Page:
On Echosmith's hit song "Cool Kids," 17-year-old lead singer Sydney Sierota sings about someone who just wants to "be like the cool kids, 'cause all the cool kids ... seem to fit in."
Though it's nearly impossible to define "cool," there's a familiar image that exists in the pop culture canon (Regina George; Sebastian from "Cruel Intentions"; Draco Malfoy) and being cool is something so many young people grapple with in our teen years and beyond. But MTV News caught up with UVA's Hugh Kelly Professor of Psychology, Joseph P. Allen, one of the leaders of a recent study on cool kids, and he explained there’s proof now that trying to conform to the popularized definition of cool doesn't have great -- nor even lasting results.
Beginning in the late-'90s, University of Virginia researchers followed 184 13-year-olds for a decade until they were 23. Last year, their findings were published in the very academically titled "What Ever Happened to the “Cool” Kids? Long-Term Sequelae of Early Adolescent Pseudomature Behavior."
According to Allen, you can spot the cool kids from a mile away.
"They're the kids who are trying to act older than they are, and maybe even pulling it off,” he explained of teens that exhibit "pseudo-mature behaviors."
“So [the ‘cool’ kids] are doing the things that older adolescents do at a younger age: the fast parties and the dating early and such,” Allen added. “But from everything we can see, they're not doing it because it comes naturally, they're doing it because they think it looks cool." And teens in their younger years are typically drawn to these kids because the perception is that they are cool.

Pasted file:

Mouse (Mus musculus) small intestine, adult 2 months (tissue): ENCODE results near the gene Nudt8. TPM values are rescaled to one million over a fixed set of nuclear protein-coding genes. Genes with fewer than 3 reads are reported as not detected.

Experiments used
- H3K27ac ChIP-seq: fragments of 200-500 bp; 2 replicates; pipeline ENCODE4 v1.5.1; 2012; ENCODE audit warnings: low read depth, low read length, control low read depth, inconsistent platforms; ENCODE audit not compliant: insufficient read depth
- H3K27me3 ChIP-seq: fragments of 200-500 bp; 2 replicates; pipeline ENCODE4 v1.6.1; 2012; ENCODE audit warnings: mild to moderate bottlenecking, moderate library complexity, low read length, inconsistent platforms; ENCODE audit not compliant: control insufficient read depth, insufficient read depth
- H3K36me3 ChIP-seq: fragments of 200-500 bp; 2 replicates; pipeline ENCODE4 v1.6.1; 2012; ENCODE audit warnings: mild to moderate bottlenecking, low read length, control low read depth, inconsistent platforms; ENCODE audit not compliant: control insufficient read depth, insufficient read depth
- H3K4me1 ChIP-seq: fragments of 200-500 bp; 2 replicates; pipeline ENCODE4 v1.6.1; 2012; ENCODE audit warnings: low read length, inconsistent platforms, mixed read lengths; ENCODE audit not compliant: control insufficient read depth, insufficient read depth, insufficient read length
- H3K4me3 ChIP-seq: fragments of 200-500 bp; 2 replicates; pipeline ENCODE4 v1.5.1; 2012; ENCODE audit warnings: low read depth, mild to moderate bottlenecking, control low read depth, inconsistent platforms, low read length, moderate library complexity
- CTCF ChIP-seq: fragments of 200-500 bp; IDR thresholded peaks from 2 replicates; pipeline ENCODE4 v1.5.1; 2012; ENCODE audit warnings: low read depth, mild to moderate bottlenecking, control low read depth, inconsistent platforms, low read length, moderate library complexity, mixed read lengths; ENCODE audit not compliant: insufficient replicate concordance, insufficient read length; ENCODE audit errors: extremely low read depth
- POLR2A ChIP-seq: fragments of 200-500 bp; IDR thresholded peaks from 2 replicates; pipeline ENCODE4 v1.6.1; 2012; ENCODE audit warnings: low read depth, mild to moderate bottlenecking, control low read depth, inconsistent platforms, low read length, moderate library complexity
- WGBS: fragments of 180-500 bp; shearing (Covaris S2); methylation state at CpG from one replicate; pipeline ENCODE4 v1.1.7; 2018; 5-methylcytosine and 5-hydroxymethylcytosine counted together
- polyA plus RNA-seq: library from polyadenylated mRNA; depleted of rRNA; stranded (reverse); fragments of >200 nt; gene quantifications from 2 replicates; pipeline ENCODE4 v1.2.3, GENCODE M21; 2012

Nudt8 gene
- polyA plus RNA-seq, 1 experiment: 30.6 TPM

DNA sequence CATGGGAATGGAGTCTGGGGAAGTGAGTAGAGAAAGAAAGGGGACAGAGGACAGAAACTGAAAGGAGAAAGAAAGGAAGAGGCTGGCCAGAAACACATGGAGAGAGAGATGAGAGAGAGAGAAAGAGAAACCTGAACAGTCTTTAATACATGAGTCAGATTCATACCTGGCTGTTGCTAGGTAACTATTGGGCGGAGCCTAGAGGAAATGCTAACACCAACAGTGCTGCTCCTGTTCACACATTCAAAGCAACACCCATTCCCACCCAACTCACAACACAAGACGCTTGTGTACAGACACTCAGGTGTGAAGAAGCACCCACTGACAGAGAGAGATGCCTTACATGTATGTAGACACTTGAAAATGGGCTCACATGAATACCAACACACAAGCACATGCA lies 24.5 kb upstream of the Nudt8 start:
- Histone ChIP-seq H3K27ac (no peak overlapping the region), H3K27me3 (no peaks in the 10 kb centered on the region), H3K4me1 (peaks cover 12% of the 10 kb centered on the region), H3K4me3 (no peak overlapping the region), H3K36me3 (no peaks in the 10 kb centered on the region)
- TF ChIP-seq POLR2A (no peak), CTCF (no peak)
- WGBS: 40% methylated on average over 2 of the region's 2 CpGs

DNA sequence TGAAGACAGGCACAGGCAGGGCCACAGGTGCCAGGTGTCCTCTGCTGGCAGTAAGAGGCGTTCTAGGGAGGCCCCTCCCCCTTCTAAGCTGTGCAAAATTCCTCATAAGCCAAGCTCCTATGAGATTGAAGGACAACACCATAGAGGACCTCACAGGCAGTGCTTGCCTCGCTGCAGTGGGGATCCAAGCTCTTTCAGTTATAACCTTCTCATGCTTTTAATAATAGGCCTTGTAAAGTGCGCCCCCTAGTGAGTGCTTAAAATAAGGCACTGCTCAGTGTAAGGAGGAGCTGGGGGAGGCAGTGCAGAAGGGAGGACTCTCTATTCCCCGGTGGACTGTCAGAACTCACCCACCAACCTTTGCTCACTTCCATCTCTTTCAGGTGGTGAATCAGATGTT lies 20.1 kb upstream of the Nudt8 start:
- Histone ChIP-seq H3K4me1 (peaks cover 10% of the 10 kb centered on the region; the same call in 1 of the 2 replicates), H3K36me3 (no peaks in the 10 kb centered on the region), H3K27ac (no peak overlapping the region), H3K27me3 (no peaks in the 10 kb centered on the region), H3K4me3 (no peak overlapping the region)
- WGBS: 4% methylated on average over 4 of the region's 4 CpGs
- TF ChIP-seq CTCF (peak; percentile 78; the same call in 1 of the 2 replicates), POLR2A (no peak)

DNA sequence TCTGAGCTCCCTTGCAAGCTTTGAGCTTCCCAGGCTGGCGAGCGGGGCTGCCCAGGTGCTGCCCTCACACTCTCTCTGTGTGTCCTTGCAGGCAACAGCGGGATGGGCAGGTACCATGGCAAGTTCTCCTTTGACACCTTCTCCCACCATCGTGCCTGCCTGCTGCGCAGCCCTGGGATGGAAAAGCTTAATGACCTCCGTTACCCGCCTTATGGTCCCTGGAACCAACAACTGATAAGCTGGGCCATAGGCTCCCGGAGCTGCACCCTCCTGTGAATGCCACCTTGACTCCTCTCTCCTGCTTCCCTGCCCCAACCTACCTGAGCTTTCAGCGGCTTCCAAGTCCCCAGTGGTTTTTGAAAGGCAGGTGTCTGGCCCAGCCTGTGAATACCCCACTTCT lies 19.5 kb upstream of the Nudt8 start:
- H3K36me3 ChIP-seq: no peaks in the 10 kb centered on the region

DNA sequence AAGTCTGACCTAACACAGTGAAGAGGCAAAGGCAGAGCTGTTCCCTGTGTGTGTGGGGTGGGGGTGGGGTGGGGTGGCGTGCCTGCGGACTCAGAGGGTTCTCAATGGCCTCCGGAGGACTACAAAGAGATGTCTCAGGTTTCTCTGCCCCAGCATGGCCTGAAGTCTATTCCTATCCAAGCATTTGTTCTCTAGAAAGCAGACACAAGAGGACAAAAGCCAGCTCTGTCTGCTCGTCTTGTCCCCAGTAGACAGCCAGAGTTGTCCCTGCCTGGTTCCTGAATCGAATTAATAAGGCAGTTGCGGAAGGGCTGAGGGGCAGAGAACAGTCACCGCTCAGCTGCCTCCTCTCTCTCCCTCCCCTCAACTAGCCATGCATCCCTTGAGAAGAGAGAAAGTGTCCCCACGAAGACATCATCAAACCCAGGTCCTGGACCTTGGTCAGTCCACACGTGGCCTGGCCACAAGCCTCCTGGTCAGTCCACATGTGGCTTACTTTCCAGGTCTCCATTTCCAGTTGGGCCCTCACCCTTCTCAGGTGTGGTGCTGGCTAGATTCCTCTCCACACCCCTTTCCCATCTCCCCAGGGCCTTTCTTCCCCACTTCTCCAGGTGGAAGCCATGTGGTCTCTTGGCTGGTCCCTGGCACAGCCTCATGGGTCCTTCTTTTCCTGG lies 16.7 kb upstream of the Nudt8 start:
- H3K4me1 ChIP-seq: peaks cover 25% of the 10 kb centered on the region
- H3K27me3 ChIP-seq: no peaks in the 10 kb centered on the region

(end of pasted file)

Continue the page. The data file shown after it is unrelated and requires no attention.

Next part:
Throughout the course of the study, researchers "collect[ed] information from the teens themselves as well as from their peers and parents."
And in what’s likely to be met with relief by anyone who has ever struggled to fit in, Allen noted that while the stereotypically cool types succeeded when they were very young, "that popularity fades over the next few years and by 16, they're kind of average. And then by the time they're adults, they are really seen as below average socially."
But there's more. The charade of coolness many teens feel pressured to perform can actually have damaging effects on their social development.
"It seems like they're on the fast track to adulthood. [But] what we learned by following them up into adulthood was that the exact opposite turned out to be true," Allen told MTV News.
“These cool kids weren't on a fast-track, in fact they were on something that was much more like a dead-end path. In adulthood they ended up with higher levels of alcohol and drug use, higher rates of social problems and more criminal behavior. And, interestingly, they refute by their peers as being less socially confident than average. So the cool kids ended up being not so cool in the long run."
Who succeeds in the world after high school then?
"The kid who seemed like they were kind of quiet and nobody was paying much attention to them, they really blossomed,” Allen discovered. "It's not that everybody who was not cool is going to do well, necessarily. What we really find is that it’s kids who learn to work hard and kids who learn to pay attention to friendships, who learn to be loyal friends -- those are the kids who are going to do well socially in the long run."
It sounds so obvious but, basically, trying to look cool doesn't make you cool -- being yourself does. You have the agency to decide what you're passionate about and the ability to form your own identity around that. And just being genuine will earn you real, lifelong friends.
"What's going to do you well in the long run," Allen explained, "is paying attention to very basic skills that everybody can have. Learning how to be a good friend, learning how to listen to other people, learning how to work hard when you need to work hard, those are the skills that are going to get you somewhere."
Two words: Do you.